The proposal would allow people to make phone calls and surf the Internet on their phones, tablets and computers when aircraft are above 3,048 meters. But bans would still be in place during takeoff and landing. (Agencies)
Federal Communications Commission Chairman Tom Wheeler said on Thursday the agency had just circulated a proposal on allowing airlines to offer broadband services to passengers while in flight.
"Modern technologies can deliver mobile services in the air safely and reliably, and the time is right to review our outdated and restrictive rules," he said in a statement.
The FCC's five commissioners will review the idea in a December 12 meeting, and if approved, it will be formally proposed for public review and comment. That process could take as long as one year. At the end of it, the FCC would make a formal decision.
At the same time, the Federal Aviation Administration, which governs flight safety, would have to sign off on the equipment used and services offered. The choice would still be up to individual airlines to offer broadband connectivity, an FCC official told AFP.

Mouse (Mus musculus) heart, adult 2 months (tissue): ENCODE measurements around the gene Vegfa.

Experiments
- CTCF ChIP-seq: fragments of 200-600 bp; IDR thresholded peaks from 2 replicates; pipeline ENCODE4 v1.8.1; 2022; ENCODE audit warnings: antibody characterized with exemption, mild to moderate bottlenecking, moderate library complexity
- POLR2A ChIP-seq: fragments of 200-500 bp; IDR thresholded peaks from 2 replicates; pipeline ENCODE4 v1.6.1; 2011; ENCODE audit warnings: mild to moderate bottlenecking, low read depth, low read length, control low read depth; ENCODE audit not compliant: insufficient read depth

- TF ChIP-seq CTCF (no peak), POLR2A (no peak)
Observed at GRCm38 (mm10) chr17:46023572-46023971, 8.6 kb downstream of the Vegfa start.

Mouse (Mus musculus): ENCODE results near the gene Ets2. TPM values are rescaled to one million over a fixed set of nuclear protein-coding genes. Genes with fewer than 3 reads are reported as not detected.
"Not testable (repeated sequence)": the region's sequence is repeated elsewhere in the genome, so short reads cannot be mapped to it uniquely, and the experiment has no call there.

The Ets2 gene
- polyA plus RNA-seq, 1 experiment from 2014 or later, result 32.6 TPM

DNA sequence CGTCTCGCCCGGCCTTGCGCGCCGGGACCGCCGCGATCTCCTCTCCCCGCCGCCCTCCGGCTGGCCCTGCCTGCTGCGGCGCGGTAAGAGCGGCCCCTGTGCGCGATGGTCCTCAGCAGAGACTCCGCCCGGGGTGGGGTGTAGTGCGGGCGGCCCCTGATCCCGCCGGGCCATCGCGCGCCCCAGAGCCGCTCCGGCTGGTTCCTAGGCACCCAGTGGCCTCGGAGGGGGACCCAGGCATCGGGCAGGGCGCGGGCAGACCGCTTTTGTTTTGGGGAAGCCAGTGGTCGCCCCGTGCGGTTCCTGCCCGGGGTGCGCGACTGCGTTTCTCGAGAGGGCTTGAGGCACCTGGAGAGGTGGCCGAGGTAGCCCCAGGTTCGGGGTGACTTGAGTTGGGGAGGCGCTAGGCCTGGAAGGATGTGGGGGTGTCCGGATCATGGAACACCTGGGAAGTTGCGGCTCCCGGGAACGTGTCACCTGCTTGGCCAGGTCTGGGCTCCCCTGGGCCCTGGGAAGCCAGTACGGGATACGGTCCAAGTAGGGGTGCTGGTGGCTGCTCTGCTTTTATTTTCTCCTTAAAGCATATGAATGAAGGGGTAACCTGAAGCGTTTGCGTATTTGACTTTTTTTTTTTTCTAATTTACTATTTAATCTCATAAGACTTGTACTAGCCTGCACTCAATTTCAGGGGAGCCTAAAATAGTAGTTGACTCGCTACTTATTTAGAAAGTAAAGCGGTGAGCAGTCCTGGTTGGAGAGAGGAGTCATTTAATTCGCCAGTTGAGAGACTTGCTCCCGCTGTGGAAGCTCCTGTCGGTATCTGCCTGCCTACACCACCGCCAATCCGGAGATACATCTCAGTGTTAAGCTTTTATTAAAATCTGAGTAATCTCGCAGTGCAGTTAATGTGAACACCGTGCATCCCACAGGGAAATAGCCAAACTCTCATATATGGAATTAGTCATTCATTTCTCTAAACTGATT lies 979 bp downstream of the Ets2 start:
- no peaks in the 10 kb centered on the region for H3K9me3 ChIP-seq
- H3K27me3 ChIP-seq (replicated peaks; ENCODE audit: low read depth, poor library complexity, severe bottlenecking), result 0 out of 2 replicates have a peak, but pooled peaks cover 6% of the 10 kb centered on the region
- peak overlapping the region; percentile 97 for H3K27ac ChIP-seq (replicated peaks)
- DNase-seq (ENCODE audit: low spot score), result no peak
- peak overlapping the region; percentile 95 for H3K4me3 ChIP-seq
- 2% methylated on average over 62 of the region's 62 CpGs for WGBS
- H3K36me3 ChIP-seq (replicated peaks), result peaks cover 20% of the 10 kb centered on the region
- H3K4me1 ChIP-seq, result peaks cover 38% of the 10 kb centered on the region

"I look forward to working closely with my colleagues, the FAA, and the airline industry on this review of new mobile opportunities for consumers," Wheeler said.
The move comes just weeks after the FAA broadened permissions for the use of electronics in flight, including during takeoff and landing, as long as they remained disconnected from Internet and broadband services.
Passengers currently wanting to connect to the Internet during transit still have to use an airline's in-flight wifi service.
The proposal would allow people to make phone calls and surf the Internet on their phones, tablets and computers when aircraft are above 3,048 meters. But bans would still be in place during takeoff and landing.